Food Fraud, Food Defense
and X-ray Inspection
What Is Food Fraud?
Food fraud is the sale of food products that have been intentionally adulterated. Its main motive is to mislead consumers by diluting, altering, or intentionally contaminating the food to gain profit.
In general, food frauds result in poor food quality rather than safety, but there have been many cases where the frauds have caused serious health problems to people who have consumed adulterated products. For example, the 2008 Chinese scandal where around 300 000 people were affected after consuming milk and infant formula that was contaminated with melamine.
The consequences of food fraud can range from brand damage to loss of revenue, and in serious cases even criminal charges or bankruptcy due to massive indemnifications and fines.
What is Food Defense?
Food producers can also be a target of a malicious act that could risk their customer’s health and brand’s reputation. Malevolent consumers could alter the products by inserting hazardous objects into them, wanting to cause harm to others. Efforts to protect food from these kinds of acts are called food defense.
The malicious acts can be divided into three main categories; intentional adulteration by an unhappy employee, an insider, or an opposer with a malicious goal in mind. The goal can be e.g. to impact the company or brand and cause financial problems due to massive product recall news.
If food producers do not have the needed data to prove that their products were, in fact, safe to consume, they could face harsh consequences.
Fighting Against Food Frauds
A proactive approach is key to reduce the risk of food fraud. Establishing and improving trusted supplier relationships, including anti-fraud procedures in audit plans, and investing in real-time detection and analysis tools are a few practical examples of proactive steps that should be taken.
Taking these steps will fight against food frauds, improve food safety, and ensure that the products do not possess any health risks for consumers. Simultaneously, the steps can help to enhance the overall quality of the products by eliminating possible defects efficiently.
Some food safety certifications, such as BRCGS Food Safety Issue 8, demand that food producers should have effective plans, procedures, and systems in place to minimize the risk of purchasing fraudulent raw materials and provide proof of the safety of their raw materials and the final products. Here’s an excerpt from Issue 8, clause 3.9: “The site shall be able to trace all raw material product lots (including primary packaging) from its suppliers through all stages of processing and dispatch to its customers and vice versa.” As stated in the clause, traceability is an important part of the supply chain to increase visibility and it can also be efficiently utilized to mitigate the risks of food fraud.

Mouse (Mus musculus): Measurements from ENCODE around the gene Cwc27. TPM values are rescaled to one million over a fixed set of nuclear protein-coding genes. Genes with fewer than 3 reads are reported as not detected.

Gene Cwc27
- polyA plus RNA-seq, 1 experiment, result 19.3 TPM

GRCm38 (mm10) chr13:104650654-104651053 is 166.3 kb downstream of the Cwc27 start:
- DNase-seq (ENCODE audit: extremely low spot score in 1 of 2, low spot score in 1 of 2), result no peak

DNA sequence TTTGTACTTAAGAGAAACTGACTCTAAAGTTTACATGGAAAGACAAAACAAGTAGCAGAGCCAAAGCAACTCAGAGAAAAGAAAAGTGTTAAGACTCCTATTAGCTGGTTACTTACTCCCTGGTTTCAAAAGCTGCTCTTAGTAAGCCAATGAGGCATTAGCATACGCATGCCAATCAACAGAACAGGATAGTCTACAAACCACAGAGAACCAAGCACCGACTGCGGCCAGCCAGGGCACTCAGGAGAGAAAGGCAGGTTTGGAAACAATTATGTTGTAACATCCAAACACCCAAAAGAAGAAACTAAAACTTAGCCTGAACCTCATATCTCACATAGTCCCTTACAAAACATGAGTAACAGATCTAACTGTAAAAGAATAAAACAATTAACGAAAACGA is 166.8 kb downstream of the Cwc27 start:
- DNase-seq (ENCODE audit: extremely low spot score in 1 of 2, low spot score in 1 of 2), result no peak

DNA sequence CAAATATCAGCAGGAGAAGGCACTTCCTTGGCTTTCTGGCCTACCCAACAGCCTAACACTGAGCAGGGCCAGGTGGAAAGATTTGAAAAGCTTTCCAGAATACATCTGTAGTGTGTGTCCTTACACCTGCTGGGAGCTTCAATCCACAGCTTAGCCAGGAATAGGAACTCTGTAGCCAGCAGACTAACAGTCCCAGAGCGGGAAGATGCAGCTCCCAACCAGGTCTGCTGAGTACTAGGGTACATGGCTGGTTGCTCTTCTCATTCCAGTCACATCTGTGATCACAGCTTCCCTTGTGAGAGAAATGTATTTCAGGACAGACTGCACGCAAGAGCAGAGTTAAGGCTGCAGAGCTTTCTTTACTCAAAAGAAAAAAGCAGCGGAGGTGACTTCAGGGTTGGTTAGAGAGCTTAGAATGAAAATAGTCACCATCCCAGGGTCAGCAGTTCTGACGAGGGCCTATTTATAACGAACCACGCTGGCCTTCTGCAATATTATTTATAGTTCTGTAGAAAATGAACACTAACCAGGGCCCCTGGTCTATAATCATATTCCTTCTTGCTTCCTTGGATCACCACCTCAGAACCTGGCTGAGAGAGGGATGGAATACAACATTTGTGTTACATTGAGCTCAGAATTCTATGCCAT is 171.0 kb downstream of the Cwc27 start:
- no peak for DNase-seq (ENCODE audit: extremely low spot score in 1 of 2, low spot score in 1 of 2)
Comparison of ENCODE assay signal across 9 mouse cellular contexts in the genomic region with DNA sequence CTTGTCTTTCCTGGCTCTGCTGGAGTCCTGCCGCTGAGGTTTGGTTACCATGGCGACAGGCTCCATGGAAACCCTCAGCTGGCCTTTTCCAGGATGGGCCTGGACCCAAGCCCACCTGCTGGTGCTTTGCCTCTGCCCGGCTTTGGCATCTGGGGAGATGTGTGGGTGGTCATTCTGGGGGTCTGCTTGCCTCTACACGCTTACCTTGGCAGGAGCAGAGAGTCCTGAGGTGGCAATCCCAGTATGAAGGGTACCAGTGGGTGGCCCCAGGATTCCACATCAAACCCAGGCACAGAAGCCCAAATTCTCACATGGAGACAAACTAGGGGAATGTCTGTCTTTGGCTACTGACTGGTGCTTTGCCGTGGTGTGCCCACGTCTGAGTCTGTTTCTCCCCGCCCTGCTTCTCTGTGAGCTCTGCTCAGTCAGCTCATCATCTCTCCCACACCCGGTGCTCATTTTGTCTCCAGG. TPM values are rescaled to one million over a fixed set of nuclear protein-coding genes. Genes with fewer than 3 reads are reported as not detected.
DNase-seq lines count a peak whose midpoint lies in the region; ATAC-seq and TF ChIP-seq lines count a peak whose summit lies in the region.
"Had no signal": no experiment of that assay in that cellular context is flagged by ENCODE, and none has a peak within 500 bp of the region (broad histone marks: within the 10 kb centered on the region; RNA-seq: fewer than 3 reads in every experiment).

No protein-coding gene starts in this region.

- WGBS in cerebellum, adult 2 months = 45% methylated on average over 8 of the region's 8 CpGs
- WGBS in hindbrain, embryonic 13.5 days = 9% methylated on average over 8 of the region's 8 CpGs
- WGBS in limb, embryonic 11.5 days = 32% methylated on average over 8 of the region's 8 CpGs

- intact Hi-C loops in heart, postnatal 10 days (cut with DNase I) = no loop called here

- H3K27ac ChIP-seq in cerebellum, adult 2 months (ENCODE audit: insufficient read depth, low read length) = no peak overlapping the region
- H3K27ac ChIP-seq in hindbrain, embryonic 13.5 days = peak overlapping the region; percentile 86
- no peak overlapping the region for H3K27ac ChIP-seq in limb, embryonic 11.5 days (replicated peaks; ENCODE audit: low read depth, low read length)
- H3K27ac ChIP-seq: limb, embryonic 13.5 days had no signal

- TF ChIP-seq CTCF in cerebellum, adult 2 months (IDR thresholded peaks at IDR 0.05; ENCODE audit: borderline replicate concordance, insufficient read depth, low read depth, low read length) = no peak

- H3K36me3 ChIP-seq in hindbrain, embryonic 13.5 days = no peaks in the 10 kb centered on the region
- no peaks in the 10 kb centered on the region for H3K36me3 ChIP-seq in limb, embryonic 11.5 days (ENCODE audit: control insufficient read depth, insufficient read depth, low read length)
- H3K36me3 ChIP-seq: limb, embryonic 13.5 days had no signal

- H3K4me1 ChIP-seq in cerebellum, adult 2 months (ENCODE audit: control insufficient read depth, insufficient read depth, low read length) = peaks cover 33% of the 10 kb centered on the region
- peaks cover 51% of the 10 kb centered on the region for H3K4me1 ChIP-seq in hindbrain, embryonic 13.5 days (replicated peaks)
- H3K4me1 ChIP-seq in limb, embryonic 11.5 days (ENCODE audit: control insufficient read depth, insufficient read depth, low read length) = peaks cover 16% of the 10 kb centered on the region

X-ray Defenses Your Food Brand
In the beginning, we mentioned that food producers should be able to prove the safety of their finished products in case a malicious claim is made against them. This is where X-ray inspection technology and its traceability capabilities have an important part in protecting the food producer and the brand from these types of claims. Having gathered data and visual proof of the safety of the actual production flow and finished products is a huge asset if a food producer’s integrity would be under scrutiny.
X-ray inspection systems gather a tremendous amount of data like statistics, reports, and X-ray images. These X-ray images provide a clear image of each product’s contents in a certain production batch, which makes it easy to debunk false claims that could be made against food producers. Food producers who utilize X-ray systems in the primary packaging stage can benefit from this added traceability that the system provides.Read more about Traceability in the Food Industry
white paper here
How Primary Packaging Inspection Ensures the Best Product Safety?
Do you want to learn how you too can get the best detection results and ensure the safest products? Fill in the form, and you will receive our white paper “X-ray Inspection: Primary vs. Secondary Packaging Inspection in the Food Industry” directly to your inbox.
In the white paper, we go through the following basics:
- what is considered as a food safety hazard
- the importance of HACCP and established Critical Control Points
- where the CCP should be placed, in order to achieve the most accurate inspection results
Once you are familiar with the key elements of product inspection and regulations, the white paper focuses on the following details of the inspection process:
- Operational Considerations, such as contaminant detection rate, traceability and record-keeping, additional inspection features, and wasting
- Technology Considerations, such as system size and energy usage, equipment lifecycle, and false rejection rates